Maddened by Mad Men

victor steinbok aardvark66 at GMAIL.COM
Tue Sep 20 23:40:17 UTC 2011

Given that much of what I came across in the 40s and 50s usage is a
secretary covering the office while the boss is out, this seems to be
/exactly/ the right cliche, in this case. Unless this is an issue of
securing "the fort" to the ground so that it does not fly away, this seems
to be just a personal pet peeve--both now and in 1962. In fact, take a look
at Faulkner's The Town to see that even the supposedly more standard
metaphor can be just as confusing:

"Good," he says, brisk and chipper as you could want. "I was hoping to see
> you before I left, to pass the torch on into your active hand. You'll have
> to hold the fort now. You'll have to tote the load."
> "What fort?" I says. "What load?"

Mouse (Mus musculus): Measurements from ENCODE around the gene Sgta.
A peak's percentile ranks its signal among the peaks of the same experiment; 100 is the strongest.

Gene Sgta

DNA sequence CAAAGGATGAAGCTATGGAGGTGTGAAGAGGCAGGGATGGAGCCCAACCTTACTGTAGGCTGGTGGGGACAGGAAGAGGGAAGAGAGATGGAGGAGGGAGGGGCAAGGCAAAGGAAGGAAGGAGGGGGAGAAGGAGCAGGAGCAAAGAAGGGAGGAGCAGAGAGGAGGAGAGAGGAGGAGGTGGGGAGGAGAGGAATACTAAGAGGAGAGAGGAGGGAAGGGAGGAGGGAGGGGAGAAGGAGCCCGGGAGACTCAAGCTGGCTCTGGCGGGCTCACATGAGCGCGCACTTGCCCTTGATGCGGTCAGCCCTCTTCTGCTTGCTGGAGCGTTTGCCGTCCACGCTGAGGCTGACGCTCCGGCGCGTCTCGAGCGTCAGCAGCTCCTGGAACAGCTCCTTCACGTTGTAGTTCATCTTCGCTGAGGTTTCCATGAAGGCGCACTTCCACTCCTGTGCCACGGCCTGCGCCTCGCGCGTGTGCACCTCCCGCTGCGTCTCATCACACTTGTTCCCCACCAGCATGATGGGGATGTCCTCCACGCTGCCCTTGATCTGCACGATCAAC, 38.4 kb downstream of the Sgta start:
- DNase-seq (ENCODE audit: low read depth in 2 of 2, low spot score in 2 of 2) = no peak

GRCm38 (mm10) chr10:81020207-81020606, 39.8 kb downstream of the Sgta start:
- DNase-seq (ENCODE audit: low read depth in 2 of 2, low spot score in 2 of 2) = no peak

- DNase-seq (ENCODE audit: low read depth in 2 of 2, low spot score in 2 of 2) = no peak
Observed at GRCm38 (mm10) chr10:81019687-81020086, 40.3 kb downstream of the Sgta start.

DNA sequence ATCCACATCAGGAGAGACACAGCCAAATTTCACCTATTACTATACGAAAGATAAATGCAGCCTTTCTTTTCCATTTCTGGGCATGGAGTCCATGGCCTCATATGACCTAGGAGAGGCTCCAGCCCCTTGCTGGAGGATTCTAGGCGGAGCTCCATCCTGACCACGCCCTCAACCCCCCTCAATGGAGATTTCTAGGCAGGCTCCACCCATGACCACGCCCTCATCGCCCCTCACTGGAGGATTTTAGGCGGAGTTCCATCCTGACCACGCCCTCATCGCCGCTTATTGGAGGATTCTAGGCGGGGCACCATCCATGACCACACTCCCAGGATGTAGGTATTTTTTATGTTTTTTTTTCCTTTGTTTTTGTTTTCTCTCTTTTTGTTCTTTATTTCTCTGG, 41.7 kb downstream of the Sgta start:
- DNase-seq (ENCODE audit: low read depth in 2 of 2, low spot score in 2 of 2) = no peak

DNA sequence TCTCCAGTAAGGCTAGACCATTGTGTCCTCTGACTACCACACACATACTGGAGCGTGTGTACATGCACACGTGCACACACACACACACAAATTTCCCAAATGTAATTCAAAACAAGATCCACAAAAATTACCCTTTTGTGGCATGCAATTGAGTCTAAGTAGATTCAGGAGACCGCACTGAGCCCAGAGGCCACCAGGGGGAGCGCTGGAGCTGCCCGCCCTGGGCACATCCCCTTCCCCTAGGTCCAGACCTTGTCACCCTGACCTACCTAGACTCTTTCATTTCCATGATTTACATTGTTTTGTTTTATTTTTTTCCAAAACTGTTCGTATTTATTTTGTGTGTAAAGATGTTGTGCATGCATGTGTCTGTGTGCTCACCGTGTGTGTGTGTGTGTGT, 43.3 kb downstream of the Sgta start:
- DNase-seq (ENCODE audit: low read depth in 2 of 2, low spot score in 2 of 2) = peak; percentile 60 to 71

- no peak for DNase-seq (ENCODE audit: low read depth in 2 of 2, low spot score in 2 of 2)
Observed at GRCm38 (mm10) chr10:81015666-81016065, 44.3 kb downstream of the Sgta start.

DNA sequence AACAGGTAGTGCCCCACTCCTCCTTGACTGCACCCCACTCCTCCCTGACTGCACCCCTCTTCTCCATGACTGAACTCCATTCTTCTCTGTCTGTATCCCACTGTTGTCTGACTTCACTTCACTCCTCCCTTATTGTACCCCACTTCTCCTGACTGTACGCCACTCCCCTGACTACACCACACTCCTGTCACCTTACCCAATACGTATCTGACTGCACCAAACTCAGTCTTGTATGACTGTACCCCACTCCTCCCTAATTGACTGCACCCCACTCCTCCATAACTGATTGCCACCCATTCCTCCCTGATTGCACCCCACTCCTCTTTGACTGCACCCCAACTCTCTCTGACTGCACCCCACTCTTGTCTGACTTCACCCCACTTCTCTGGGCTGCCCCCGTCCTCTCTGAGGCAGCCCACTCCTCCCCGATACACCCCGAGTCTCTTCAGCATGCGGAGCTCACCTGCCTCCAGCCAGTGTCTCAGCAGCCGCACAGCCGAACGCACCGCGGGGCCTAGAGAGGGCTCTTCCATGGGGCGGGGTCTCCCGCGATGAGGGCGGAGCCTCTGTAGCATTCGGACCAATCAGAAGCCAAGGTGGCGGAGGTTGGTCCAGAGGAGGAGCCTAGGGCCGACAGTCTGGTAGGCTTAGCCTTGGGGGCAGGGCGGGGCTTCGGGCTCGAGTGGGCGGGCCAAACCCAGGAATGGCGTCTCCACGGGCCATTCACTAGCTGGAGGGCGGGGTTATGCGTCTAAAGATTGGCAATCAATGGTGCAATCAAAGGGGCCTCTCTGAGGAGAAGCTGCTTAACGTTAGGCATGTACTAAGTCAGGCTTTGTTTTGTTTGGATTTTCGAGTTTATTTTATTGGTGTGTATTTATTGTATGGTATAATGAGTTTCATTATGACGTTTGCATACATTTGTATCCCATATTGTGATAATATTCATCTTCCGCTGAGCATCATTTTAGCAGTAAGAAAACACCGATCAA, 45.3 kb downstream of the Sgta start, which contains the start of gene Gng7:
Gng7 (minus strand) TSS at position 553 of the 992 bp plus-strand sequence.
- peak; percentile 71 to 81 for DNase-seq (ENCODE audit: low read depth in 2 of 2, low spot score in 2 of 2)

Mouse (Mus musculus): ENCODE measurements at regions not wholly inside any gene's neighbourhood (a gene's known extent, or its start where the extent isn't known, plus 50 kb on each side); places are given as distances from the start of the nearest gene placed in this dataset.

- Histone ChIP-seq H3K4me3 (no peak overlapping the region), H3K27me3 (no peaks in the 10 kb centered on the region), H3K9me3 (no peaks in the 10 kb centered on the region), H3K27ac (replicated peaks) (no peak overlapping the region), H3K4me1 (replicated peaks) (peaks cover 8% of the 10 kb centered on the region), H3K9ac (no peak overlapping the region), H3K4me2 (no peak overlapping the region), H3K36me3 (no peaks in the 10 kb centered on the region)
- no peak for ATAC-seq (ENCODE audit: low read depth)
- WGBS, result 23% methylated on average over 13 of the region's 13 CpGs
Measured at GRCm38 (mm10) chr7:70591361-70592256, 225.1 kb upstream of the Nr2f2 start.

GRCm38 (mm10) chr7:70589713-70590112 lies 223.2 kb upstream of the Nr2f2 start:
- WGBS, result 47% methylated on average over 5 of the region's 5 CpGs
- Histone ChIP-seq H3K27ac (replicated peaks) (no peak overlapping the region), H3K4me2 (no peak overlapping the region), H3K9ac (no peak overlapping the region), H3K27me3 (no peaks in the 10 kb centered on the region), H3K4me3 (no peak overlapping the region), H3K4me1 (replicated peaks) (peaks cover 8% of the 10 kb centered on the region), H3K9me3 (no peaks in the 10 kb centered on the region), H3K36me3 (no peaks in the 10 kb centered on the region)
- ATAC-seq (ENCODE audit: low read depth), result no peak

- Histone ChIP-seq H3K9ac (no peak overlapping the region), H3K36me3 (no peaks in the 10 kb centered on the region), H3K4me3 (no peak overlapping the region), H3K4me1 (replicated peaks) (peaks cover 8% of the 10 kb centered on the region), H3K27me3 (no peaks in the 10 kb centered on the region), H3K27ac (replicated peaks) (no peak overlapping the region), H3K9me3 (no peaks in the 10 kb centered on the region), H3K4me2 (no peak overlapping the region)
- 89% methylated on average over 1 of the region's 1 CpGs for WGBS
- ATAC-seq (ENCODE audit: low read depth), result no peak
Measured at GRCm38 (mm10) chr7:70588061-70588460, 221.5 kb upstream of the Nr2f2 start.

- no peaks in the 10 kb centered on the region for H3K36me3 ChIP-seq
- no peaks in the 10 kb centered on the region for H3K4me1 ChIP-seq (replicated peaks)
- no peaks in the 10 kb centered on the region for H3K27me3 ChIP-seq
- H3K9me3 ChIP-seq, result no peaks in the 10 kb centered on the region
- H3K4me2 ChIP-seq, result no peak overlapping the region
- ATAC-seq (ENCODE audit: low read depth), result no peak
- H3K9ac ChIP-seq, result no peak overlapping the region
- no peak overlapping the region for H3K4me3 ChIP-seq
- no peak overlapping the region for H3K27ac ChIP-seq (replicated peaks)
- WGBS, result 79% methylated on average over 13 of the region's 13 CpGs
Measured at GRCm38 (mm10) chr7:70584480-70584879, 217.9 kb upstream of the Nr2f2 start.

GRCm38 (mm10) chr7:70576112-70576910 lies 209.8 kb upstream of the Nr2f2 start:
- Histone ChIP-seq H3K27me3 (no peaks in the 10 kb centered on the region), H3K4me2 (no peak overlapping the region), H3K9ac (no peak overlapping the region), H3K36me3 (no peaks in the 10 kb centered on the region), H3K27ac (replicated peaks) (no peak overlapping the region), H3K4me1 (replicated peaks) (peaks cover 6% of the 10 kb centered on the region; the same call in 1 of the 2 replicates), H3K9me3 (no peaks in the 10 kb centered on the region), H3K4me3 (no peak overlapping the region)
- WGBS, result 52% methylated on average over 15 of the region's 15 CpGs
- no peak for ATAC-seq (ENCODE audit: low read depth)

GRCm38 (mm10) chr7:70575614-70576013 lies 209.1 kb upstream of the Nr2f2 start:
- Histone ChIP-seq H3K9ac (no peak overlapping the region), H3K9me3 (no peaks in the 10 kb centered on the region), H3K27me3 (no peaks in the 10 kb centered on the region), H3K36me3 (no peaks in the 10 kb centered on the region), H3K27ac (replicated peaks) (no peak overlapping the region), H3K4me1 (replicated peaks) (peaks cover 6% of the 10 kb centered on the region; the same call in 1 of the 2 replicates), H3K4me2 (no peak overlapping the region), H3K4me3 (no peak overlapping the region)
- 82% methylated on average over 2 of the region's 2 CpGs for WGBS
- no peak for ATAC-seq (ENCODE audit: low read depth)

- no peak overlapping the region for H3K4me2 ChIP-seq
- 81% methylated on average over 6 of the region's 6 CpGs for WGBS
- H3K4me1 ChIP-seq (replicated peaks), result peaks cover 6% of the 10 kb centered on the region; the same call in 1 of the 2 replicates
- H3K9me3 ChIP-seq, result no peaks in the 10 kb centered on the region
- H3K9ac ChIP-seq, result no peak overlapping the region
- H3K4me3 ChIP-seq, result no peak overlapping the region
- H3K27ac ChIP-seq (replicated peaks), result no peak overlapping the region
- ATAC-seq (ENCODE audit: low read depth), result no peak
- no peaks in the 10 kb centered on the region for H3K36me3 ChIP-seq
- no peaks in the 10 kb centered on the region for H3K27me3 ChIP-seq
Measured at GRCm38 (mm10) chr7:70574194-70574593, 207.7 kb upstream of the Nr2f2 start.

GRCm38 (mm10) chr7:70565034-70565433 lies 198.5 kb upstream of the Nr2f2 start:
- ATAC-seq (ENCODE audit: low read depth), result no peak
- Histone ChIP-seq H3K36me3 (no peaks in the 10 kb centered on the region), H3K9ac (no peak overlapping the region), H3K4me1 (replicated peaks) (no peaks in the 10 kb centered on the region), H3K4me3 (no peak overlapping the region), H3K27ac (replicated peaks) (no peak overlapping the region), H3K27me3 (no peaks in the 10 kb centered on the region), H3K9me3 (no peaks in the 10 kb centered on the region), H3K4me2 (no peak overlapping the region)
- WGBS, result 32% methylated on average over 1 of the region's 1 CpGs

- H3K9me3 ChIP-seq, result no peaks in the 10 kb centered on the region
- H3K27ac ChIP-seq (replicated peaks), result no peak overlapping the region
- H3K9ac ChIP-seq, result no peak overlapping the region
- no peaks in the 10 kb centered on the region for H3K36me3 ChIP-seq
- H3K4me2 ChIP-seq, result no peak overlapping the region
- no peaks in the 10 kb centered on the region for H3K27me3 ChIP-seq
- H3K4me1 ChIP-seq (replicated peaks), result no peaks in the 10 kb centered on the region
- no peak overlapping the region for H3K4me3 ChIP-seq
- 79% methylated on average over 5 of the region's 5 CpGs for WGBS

> "Jefferson," he says. "Snopeses. Think you can handle them till I get
> back?"

And it's not like there is an overwhelming dominance of this form--there are
only about 30-40 of these from 1940 to 1964, which is about 3 times as much
as "hold down the fort". And most of these were in a historical context,
i.e., used literally. And I did not find a single one (perhaps I did not
look carefully enough) in the office context that I mentioned above.


On Tue, Sep 20, 2011 at 6:10 PM, Dave Wilton <dave at> wrote:

> What is the particular objection to its use in Mad Men, given that it is
> not
> anachronistic?
> One might consider the phrase to be silly or overused, but it's certainly a
> common expression and it's appearance in dialogue in a fictional TV series
> is natural and to be expected. Naturalistic dialogue is one of the hallmark
> of shows like this. The stock in trade of Ad men is the cliché; so it
> should
> be with Mad Men.

The American Dialect Society -

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